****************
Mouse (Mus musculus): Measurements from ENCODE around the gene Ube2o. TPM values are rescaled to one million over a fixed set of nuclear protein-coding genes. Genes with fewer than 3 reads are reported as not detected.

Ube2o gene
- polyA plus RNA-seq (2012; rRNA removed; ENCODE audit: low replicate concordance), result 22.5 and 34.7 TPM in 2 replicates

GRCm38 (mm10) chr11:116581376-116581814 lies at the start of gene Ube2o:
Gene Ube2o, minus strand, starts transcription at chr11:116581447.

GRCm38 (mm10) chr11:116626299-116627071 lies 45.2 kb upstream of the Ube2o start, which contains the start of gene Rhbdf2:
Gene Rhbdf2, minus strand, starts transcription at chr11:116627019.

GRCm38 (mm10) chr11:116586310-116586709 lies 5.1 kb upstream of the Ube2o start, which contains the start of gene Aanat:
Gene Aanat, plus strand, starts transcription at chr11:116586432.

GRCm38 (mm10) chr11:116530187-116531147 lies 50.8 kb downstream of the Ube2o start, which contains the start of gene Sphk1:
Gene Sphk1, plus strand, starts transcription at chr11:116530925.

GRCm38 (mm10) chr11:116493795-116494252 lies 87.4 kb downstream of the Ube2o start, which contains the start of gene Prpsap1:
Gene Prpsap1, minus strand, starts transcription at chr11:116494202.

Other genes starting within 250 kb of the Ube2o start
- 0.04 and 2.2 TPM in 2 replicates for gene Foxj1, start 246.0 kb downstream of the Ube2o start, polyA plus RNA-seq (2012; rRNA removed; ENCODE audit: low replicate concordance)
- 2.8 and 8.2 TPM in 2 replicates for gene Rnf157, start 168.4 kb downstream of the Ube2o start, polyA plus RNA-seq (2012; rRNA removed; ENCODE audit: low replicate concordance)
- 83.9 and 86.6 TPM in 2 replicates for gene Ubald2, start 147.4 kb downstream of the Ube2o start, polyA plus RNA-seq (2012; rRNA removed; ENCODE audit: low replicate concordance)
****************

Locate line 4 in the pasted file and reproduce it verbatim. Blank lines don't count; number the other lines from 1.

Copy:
GRCm38 (mm10) chr11:116581376-116581814 lies at the start of gene Ube2o: